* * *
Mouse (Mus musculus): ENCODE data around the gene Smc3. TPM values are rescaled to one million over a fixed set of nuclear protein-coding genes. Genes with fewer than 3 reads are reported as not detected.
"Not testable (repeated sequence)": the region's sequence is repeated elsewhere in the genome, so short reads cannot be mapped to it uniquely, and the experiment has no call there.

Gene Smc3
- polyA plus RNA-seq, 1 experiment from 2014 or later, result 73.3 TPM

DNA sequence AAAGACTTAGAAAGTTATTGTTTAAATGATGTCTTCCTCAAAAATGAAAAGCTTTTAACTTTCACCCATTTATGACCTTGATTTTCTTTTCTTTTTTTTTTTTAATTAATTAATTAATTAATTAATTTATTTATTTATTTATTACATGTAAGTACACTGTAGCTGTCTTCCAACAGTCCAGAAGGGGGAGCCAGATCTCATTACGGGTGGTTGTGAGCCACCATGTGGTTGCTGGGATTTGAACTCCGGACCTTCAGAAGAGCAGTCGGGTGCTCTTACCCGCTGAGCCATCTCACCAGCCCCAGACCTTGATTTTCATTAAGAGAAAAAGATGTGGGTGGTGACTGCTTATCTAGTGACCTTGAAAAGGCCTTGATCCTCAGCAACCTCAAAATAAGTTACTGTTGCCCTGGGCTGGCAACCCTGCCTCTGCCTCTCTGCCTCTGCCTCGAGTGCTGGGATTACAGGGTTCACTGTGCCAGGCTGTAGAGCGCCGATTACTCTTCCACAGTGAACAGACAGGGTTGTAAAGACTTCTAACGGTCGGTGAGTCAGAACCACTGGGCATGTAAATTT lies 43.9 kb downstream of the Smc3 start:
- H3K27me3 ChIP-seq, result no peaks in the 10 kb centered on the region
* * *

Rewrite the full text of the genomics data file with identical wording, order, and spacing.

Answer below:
Mouse (Mus musculus): ENCODE data around the gene Smc3. TPM values are rescaled to one million over a fixed set of nuclear protein-coding genes. Genes with fewer than 3 reads are reported as not detected.
"Not testable (repeated sequence)": the region's sequence is repeated elsewhere in the genome, so short reads cannot be mapped to it uniquely, and the experiment has no call there.

Gene Smc3
- polyA plus RNA-seq, 1 experiment from 2014 or later, result 73.3 TPM

DNA sequence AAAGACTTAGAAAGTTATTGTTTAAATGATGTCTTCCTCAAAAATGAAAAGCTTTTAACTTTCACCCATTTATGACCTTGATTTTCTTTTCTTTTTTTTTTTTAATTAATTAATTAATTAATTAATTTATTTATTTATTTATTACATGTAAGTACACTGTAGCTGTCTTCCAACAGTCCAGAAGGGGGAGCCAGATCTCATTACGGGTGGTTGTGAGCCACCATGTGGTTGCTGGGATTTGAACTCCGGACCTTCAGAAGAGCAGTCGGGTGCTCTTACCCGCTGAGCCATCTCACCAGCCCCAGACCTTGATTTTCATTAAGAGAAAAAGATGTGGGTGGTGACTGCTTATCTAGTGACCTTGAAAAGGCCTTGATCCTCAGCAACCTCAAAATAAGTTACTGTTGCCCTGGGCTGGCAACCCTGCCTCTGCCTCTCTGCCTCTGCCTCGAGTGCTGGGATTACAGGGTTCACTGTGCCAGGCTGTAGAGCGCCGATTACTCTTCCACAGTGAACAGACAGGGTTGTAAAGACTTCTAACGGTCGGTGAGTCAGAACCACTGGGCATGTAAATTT lies 43.9 kb downstream of the Smc3 start:
- H3K27me3 ChIP-seq, result no peaks in the 10 kb centered on the region